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Removing wasp nests for a living comes with some challenges.

But for longtime Corvallis resident Dan Scollard, possibly the biggest challenge is removing wasp nests high off the ground, such as on high tension power lines. In those situations, he said, power companies will bring in cranes to lift him up to the nests.

“Getting stung on the ground is fine, but when you are 60 feet in the air and getting stung you have to keep your wits about you,” he said.

Scollard said challenges like these are part of what makes the job fun.

But Scollard, who removes nests for free, said the job also has other rewards: he knows he’s doing a lot of good. He’s not only helping people deal with the trouble of a wasp nest, he’s also helping people with sting allergies.

Scollard is able to do wasp nest removals for free because he sells the wasps he extracts to a lab that makes immunotherapy treatments for people with severe sting allergies.

Scollard said the small percentage of people who are very allergic to stings from wasps and bees have life-threatening symptoms when they get stung. Although they can carry EpiPens, he said those are expensive, expire over time and are not always effective. Scollard sells wasps to a lab that extracts their venom and uses it to develop a series of shots that over time can reduce a person’s reaction to venom to the same level of a person who is not allergic.

Scollard, who worked as a touring bassist for three decades and also has a biology degree from Oregon State University, said he got into wasp removal after working at Aquatic Biology Associates, where he met Jim DiGiulio, who started doing wasp removal for venom extraction in Corvallis in the mid-1980s. Scollard said he apprenticed under DiGiulio in 2011 and took over the business in 2012.

Scollard said the lab to which he sells wasps has given him a territory of 100 miles around Corvallis and he now employs two other people to do collections in the Salem and Eugene areas.

“It’s a very odd job but to the right guy it’s exciting,” he said.

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His customers include homeowners, parks departments, schools and businesses. He said as long as the nest hasn’t been interfered with — such as spraying it with poison — he can collect the wasps and remove the nest. He said he also keeps bees and is friends with beekeepers so he can usually arrange for bee nests to be removed for free too.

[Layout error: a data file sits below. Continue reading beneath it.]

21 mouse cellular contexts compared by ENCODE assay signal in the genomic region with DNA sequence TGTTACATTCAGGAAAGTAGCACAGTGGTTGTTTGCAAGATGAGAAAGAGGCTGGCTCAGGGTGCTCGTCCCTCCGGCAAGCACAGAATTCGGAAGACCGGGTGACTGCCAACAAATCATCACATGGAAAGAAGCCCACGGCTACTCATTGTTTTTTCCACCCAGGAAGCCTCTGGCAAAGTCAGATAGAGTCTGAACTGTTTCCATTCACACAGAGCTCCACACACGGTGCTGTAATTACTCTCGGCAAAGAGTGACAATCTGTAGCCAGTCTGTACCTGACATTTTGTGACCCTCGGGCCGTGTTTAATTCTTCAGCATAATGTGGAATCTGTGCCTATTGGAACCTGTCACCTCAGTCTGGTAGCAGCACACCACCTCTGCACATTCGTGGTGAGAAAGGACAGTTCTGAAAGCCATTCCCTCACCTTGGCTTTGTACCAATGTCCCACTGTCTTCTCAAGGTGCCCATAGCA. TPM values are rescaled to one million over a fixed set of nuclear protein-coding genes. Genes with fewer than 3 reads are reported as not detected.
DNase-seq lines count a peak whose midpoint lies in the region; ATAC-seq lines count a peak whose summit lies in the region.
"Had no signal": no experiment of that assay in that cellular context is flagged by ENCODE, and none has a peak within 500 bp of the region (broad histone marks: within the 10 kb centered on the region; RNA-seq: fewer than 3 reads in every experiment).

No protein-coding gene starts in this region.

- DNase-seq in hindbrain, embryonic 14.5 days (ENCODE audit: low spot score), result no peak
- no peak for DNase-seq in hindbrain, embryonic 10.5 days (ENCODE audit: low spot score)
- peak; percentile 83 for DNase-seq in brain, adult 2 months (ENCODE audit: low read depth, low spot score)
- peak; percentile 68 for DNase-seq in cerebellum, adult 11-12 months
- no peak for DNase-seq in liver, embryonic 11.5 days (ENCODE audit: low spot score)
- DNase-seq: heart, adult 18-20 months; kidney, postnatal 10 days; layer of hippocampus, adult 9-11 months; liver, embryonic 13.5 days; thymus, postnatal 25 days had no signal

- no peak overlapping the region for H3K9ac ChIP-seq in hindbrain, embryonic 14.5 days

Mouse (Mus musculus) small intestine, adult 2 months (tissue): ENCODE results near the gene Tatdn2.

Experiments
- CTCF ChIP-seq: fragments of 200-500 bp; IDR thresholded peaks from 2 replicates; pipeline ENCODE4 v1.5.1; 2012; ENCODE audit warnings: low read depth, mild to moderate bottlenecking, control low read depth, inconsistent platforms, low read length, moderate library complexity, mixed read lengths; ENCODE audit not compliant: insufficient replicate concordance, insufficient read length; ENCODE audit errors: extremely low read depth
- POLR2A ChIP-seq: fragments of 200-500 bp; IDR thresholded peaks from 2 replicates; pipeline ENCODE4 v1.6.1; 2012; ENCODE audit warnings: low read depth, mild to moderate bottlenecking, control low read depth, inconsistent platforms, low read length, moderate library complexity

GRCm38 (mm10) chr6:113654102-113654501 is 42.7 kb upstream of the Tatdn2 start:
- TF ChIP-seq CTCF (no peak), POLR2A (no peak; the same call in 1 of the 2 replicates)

Scollard said the most common species he encounters are yellow hornets, bald-faced hornets, western yellow jackets and common yellow jackets. He said each species has unique personalities and he’s encountered them building nests in a variety of places, including boots, sculptures, cars and mailboxes.

“They build anywhere, everywhere.”

Scollard said he removed more than 630 nests last year and the job can be demanding. He works 14-hour days seven days a week during the summer, when wasps are active.

Scollard said he likes doing wasp removals because the busy season is in the summer so it gives him time to focus on other pursuits in other seasons. He also hunts, teaches music lessons, breeds hunting Labradors and makes wine.

“I’m a generalist. I like to do a lot of different things,” he said.

Scollard said he gets stung around 40 to 60 times a summer. He said despite the stings, he sticks with the business because he likes helping people. And, as his own boss, he can prioritize helping people in greater need: like places kids frequent, people who have mobility limitations that mean they can’t get away from swarms quickly or people with allergies to venom.

“Folks in town are, by and large, very appreciative of this.”

People with wasp nests they need removed can contact Scollard at 541-753-6861 or visit oregonwasp.com.

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Anthony Rimel covers weekend events, education, courts and crime and can be reached at anthony.rimel@lee.net, 541-812-6091, or via Twitter @anthonyrimel.

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